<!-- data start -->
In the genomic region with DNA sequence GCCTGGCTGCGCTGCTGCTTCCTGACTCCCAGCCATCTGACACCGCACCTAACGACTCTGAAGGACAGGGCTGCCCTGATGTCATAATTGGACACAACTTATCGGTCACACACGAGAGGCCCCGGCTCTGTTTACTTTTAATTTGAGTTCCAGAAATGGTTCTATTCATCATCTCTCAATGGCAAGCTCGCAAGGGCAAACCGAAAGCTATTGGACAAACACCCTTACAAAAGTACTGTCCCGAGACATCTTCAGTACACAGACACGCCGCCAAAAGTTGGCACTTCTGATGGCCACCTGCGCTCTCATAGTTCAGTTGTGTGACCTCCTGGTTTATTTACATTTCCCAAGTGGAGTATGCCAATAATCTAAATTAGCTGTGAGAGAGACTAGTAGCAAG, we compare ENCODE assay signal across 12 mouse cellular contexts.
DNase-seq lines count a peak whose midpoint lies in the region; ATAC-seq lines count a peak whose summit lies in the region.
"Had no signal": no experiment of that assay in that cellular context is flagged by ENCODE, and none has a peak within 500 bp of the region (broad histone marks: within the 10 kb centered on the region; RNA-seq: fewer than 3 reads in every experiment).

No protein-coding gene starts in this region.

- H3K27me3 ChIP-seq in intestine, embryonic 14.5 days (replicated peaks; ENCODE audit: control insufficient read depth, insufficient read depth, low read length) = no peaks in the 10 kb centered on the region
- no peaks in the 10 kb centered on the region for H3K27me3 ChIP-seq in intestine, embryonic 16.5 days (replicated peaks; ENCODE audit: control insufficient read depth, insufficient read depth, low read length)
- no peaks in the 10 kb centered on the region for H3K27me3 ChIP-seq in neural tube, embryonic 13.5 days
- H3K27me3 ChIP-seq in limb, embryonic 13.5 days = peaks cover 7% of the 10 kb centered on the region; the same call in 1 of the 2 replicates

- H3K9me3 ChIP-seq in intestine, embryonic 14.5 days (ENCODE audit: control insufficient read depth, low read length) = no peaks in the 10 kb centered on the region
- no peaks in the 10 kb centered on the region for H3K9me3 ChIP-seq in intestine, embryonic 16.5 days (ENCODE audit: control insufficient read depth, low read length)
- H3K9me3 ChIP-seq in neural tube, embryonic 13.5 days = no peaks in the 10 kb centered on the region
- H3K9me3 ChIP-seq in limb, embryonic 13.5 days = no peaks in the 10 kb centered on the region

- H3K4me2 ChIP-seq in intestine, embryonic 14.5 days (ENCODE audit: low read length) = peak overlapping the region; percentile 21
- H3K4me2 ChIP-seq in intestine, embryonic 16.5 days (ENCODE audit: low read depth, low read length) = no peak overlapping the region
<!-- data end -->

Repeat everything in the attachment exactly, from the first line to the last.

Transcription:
In the genomic region with DNA sequence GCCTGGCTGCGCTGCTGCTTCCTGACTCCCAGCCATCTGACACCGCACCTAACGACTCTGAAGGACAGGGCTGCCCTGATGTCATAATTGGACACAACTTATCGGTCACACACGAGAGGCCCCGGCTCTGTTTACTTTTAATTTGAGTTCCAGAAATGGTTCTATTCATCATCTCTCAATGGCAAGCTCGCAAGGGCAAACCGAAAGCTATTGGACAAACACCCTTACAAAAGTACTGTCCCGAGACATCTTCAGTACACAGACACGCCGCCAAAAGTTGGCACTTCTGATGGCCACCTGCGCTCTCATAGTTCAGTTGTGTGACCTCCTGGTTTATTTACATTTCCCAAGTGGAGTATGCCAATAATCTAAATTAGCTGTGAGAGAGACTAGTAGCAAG, we compare ENCODE assay signal across 12 mouse cellular contexts.
DNase-seq lines count a peak whose midpoint lies in the region; ATAC-seq lines count a peak whose summit lies in the region.
"Had no signal": no experiment of that assay in that cellular context is flagged by ENCODE, and none has a peak within 500 bp of the region (broad histone marks: within the 10 kb centered on the region; RNA-seq: fewer than 3 reads in every experiment).

No protein-coding gene starts in this region.

- H3K27me3 ChIP-seq in intestine, embryonic 14.5 days (replicated peaks; ENCODE audit: control insufficient read depth, insufficient read depth, low read length) = no peaks in the 10 kb centered on the region
- no peaks in the 10 kb centered on the region for H3K27me3 ChIP-seq in intestine, embryonic 16.5 days (replicated peaks; ENCODE audit: control insufficient read depth, insufficient read depth, low read length)
- no peaks in the 10 kb centered on the region for H3K27me3 ChIP-seq in neural tube, embryonic 13.5 days
- H3K27me3 ChIP-seq in limb, embryonic 13.5 days = peaks cover 7% of the 10 kb centered on the region; the same call in 1 of the 2 replicates

- H3K9me3 ChIP-seq in intestine, embryonic 14.5 days (ENCODE audit: control insufficient read depth, low read length) = no peaks in the 10 kb centered on the region
- no peaks in the 10 kb centered on the region for H3K9me3 ChIP-seq in intestine, embryonic 16.5 days (ENCODE audit: control insufficient read depth, low read length)
- H3K9me3 ChIP-seq in neural tube, embryonic 13.5 days = no peaks in the 10 kb centered on the region
- H3K9me3 ChIP-seq in limb, embryonic 13.5 days = no peaks in the 10 kb centered on the region

- H3K4me2 ChIP-seq in intestine, embryonic 14.5 days (ENCODE audit: low read length) = peak overlapping the region; percentile 21
- H3K4me2 ChIP-seq in intestine, embryonic 16.5 days (ENCODE audit: low read depth, low read length) = no peak overlapping the region